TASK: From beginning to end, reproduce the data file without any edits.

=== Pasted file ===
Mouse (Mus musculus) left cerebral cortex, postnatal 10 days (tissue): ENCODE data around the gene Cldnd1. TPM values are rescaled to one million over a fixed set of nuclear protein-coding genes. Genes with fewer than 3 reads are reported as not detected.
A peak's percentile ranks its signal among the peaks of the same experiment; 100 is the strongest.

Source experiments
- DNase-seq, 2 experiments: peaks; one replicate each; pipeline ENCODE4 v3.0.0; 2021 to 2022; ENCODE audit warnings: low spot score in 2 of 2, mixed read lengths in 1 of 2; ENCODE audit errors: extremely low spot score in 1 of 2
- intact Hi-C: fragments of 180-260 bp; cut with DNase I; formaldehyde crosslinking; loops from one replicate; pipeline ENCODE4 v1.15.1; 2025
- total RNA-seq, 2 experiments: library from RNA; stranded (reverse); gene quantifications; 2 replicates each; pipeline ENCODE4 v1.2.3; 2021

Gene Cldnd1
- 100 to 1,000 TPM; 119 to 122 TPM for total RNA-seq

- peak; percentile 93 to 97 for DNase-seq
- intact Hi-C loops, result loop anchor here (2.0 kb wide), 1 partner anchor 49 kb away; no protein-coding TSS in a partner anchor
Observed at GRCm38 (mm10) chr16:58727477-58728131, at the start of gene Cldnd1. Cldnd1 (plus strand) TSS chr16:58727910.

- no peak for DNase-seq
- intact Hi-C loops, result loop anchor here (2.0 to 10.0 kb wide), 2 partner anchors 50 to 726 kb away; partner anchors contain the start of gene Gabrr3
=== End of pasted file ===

Mouse (Mus musculus) left cerebral cortex, postnatal 10 days (tissue): ENCODE data around the gene Cldnd1. TPM values are rescaled to one million over a fixed set of nuclear protein-coding genes. Genes with fewer than 3 reads are reported as not detected.
A peak's percentile ranks its signal among the peaks of the same experiment; 100 is the strongest.

Source experiments
- DNase-seq, 2 experiments: peaks; one replicate each; pipeline ENCODE4 v3.0.0; 2021 to 2022; ENCODE audit warnings: low spot score in 2 of 2, mixed read lengths in 1 of 2; ENCODE audit errors: extremely low spot score in 1 of 2
- intact Hi-C: fragments of 180-260 bp; cut with DNase I; formaldehyde crosslinking; loops from one replicate; pipeline ENCODE4 v1.15.1; 2025
- total RNA-seq, 2 experiments: library from RNA; stranded (reverse); gene quantifications; 2 replicates each; pipeline ENCODE4 v1.2.3; 2021

Gene Cldnd1
- 100 to 1,000 TPM; 119 to 122 TPM for total RNA-seq

- peak; percentile 93 to 97 for DNase-seq
- intact Hi-C loops, result loop anchor here (2.0 kb wide), 1 partner anchor 49 kb away; no protein-coding TSS in a partner anchor
Observed at GRCm38 (mm10) chr16:58727477-58728131, at the start of gene Cldnd1. Cldnd1 (plus strand) TSS chr16:58727910.

- no peak for DNase-seq
- intact Hi-C loops, result loop anchor here (2.0 to 10.0 kb wide), 2 partner anchors 50 to 726 kb away; partner anchors contain the start of gene Gabrr3